Blog DOB: 22 Aug, 2006
Name: Mark O'Connor
Me in the Antarctic
Really Annoying Sh##
This is my blog where I can dump all the sh## that really annoys me. It stays here, I can get on and enjoy myself. It's like therapy, and you can join too for free. Just add yourself as a blogger and get rid of all your sh##.
Opening a business bank account with Alliance & Leicester for a client. The client company had one director and an off the shelf company secretary.
The bank declined to offer a bank account citing its reason as "one or more of the Directors involvement with a liquidated company".
The Director, a millionaire, had closed a company three years earlier and distributed the large surplus the company had amassed as a dividend to himself and the other shareholders.
Naturally an off the shelf company secretary will be involved in liquidated companies as so many new companies fail in their first year.
Although, I did appeal the decision based on the facts and had the account opened it does prompt the question why
You would think if someone picked themselves up from business failure to try again they would be encouraged, rather than having institutional doors shut as if they carried a communicable disease. Do the life coaches not continually remind us of Edison and the light bulb?
At least in this case there was a happy ending, Alliance & Leicester saw sense. This is more than can be said for HSBC who once declined to open a business account for me because my personal bank branch was in East London, I lived in Surrey and I hadn't changed the address on my Driving licence. It all added up to suspicion. This is why I always dissuade clients from using HSBC. I will always recommend an alternative bank, like Alliance & Leicester or Barclays.
For those who don't know, dmoz, or the "Open Directory Project" is the "largest, most comprehensive human-edited directory of the web. It is constructed and maintained by a vast, global community of volunteer editors."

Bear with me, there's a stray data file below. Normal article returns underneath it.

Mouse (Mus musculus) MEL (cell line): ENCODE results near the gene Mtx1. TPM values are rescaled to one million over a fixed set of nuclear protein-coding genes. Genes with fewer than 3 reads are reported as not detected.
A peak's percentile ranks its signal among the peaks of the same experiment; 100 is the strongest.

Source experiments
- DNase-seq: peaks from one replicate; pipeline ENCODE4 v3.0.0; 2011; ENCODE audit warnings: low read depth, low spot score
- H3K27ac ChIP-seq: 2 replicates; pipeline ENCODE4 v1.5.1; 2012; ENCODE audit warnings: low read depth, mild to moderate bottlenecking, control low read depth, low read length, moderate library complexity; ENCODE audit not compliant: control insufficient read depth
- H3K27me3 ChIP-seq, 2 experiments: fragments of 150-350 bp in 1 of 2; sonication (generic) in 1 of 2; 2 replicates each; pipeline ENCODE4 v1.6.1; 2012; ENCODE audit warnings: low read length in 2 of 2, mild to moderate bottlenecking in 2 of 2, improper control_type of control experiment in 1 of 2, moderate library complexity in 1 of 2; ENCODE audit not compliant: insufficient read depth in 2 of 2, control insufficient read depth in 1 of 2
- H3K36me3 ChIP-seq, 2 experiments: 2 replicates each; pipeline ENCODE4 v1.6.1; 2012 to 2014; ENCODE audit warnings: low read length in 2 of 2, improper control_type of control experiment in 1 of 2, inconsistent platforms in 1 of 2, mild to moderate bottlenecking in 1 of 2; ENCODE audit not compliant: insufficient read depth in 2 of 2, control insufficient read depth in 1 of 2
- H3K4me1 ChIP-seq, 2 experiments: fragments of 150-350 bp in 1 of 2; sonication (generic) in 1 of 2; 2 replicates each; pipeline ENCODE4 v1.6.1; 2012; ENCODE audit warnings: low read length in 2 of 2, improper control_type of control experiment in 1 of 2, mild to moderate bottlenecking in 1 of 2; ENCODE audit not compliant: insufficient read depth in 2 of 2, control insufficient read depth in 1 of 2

The DMOZ database feeds search engines like Google, AOL, and Lycos. This is one of the reasons web developers will endeavour to have their sites included in there.
Oddly, the fact that all submitted content is human reviewed, is broadcast as a major quality control advantage. The volunteers or "net citizens" as they are called, can cull "out the bad and useless......keeping only the best content".
There are over 4million sites included in the directory, The directory has over 74,000 editors managing 590,000 categories. Anyone can apply to be an editor. You pick a category and then soon you too can keep out "the bad and useless".
If you ever have the patience to browse through the dmoz directory you might be surprised by some of the included sites. At various stages I've found holding pages, pages only made to click through to sales, pages without any useful content, pages that are badly made or inaccessible. These are clearly not "the best content" and their inclusion in the directory would seem to add credibility to tales of corruption among the editors.
There are stories that the editors can be bribed, stories they will deliberately sabotage competitors sites either by changing their classifications or not adding them at all to the directory. The dmoz directory aims "to become the definitive catalog of the web".
We are not living in some future world where corruption and greed have been erased from humanity; the ego has not been subdued and we do not live together in an open, intelligent and selfless society. Can a human edited database (which has to inherently include all the subjectivity, bias and preferences of the editors) therefore produce objective results, can it be relied on to keep only "the best content"?
Well done for trying but I think I would feel safer in the hands of an algorithm.
I had a virtual server with a UK, aim listed, hosting company (I'll blog about them separately). One day I receive a sales call. The sales person advises me that the company is discontinuing its virtual server range and I would have to upgrade to a dedicated server.
I was paying £39 per month for a virtual box. The upgrade was only going to cost me an extra £20 per month so I went ahead. There wasn't an alternative.